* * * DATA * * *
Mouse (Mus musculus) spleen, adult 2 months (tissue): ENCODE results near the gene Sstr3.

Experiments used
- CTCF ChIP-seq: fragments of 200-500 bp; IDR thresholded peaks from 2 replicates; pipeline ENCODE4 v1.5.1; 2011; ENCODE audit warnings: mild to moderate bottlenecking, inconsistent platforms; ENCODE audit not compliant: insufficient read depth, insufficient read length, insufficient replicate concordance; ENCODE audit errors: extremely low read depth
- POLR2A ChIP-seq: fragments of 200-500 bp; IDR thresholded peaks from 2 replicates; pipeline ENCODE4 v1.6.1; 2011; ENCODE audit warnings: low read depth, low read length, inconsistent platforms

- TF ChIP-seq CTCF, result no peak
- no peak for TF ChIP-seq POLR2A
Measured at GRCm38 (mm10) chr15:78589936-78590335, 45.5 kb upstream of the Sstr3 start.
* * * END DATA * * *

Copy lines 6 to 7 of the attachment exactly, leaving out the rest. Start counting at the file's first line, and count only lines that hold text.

- no peak for TF ChIP-seq POLR2A
Measured at GRCm38 (mm10) chr15:78589936-78590335, 45.5 kb upstream of the Sstr3 start.